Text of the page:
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Article posted: July 30, 2001

"I Enjoyed All The Memories"
By: Ryan Taylor, Biography and Archived Articles

Is researching your roots a bad idea? Will it only lead to trouble?

A recent article in the Wall Street Journal seems to think so. With a suggestion that the hobby has gone 'haywire', reporter Elizabeth Bernstein catalogs a list of unhappy people and situations.

When I lecture on genealogy, I often warn my students that there will be unexpected facts which turn up. Any experienced researcher knows that every family has illegitimate children, babies born soon after marriage and unhappy couples. I also say that every family in Ontario has at least one man who ran off to the west with a red headed woman.

However, every family also has tales of valiant soldiers, brave pioneers, men who worked for forty years at the same factory and women who could produce delicious meals almost out of thin air.

Bernstein wants our families in the past to exist in some Disneyfied world where every child is cute, every parent caring and everybody sat around in the sunset drinking lemonade.

Families are people, and people are varied. The tales we hear when we do research tell us more about ourselves and enrich us in many ways. That includes the sad stories as well as the sunny ones.

Longtime readers of this column know that a few years back I got a shock when I found that my great-grandmother, long seen as a victim of tragic circumstance, had in fact been an alcoholic who neglected her children to the point that she was put in jail. My grandad, at five, went to an orphanage.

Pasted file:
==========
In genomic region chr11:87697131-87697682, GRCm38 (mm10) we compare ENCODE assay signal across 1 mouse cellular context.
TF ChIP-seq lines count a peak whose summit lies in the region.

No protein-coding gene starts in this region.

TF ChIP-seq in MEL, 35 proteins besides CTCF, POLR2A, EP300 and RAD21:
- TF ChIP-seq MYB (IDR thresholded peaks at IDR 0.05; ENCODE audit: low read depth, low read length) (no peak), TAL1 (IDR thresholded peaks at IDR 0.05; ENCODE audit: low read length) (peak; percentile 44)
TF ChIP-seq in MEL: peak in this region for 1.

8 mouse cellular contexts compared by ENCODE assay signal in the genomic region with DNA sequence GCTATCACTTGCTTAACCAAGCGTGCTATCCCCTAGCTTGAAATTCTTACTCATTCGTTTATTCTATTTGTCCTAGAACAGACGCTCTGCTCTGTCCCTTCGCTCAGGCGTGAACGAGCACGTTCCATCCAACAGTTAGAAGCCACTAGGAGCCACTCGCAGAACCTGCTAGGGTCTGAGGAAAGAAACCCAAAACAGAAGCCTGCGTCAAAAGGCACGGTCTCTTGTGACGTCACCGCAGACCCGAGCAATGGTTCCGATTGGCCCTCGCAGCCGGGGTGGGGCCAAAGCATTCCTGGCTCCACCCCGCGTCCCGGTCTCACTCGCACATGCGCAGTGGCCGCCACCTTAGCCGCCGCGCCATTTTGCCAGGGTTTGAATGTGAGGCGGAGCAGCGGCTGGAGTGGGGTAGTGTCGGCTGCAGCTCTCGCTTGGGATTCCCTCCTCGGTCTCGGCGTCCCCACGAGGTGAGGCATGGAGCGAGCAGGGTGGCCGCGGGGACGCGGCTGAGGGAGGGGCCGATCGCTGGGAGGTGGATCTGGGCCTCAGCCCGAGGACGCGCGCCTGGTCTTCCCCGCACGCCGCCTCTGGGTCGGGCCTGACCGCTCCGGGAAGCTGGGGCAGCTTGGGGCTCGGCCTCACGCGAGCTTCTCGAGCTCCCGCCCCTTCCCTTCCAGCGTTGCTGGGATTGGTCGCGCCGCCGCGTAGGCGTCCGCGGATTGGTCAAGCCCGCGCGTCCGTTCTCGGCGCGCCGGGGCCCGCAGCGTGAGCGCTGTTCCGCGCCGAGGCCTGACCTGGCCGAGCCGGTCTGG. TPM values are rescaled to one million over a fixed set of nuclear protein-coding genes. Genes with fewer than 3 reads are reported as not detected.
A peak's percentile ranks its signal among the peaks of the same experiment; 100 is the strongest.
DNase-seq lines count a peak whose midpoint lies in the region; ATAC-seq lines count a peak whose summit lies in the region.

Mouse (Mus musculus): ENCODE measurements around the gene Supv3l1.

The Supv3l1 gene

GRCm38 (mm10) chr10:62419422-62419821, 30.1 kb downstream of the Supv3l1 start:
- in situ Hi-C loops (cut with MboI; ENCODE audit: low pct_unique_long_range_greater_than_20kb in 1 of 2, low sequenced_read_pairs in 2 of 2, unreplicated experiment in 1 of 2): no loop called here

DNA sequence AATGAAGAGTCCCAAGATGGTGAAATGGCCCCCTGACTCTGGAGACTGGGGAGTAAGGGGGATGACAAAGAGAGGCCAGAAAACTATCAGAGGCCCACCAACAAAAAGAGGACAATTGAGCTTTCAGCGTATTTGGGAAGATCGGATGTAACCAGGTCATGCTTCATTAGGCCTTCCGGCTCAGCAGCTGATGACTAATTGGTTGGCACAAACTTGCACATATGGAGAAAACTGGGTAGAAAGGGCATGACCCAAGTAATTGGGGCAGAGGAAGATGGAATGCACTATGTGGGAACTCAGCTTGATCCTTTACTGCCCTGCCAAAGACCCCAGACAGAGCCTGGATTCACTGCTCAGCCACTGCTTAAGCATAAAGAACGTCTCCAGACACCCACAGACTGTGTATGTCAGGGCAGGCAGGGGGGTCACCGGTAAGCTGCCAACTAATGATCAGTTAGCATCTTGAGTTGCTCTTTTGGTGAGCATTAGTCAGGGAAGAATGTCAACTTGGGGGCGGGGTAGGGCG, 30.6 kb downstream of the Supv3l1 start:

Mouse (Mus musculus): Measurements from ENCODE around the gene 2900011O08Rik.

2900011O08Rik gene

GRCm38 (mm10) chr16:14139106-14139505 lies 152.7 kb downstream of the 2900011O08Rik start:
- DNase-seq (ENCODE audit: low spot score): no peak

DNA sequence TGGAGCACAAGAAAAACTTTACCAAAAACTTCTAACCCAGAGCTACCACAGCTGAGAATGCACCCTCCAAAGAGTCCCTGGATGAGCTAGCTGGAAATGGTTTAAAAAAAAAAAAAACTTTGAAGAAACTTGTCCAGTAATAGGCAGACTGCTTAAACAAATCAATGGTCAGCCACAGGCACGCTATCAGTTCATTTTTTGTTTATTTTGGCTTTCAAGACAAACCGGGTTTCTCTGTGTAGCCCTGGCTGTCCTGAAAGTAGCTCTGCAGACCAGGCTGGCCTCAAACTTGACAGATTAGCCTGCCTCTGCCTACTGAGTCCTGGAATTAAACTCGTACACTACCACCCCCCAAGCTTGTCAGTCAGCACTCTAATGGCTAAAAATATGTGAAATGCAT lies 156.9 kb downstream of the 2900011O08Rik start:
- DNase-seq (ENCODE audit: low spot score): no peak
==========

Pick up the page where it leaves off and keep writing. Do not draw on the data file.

I was shaken, but I worked it out by visiting her hometown and thinking deeply about what happened. And my final conclusion was that my grandad was a hero. He overcame a terrible childhood to become a model father, grandfather, uncle and friend.

I suspect that if the writer from the Wall Street Journal heard this story, she would stop after he went to an orphanage.' She would ignore the profound spiritual experience I had as a result, and the uplifting story of my grandfather's heroism.

I think that this attitude is highlighted by a chart Bernstein includes of prominent genealogical websites. After each she makes a comment. For those interested in Ellis Island, the place where many thousands of immigrants arrived in America, she says, "It's fun to see where relatives came from and where they were going. But you won't find much more than that."

Every researcher I know would be overjoyed to have their immigrant ancestor's own version of where they came from and where they were going.

In fact, the Ellis Island comment amounts to whether you see the glass as half empty or half full. Genealogists know how valuable these two facts are. People who are uninformed do not understand.

Bernstein was offered the run of the National Genealogical Society's conference in Portland, Oregon last May. She was told how genealogy can bring joy and excitement to both researchers and their families. She chose to ignore this and winkle out sundry disgruntled people with sad tales.

Every hobby offers the chance for someone to cheat. There are forged postage stamps, counterfeit money, high sticking in hockey. I suspect there are people who slip extra money under the Monopoly board when other players aren't looking.

I also suspect there are a great many more happy philatelists, numismatists, hockey players and throwers of the Monopoly dice.

My fear is that articles like this one will frighten people away from the pleasures that can come from family research. I recently showed my mother the result of some of my work. She replied, "I enjoyed all the memories." That's the real truth about family history.

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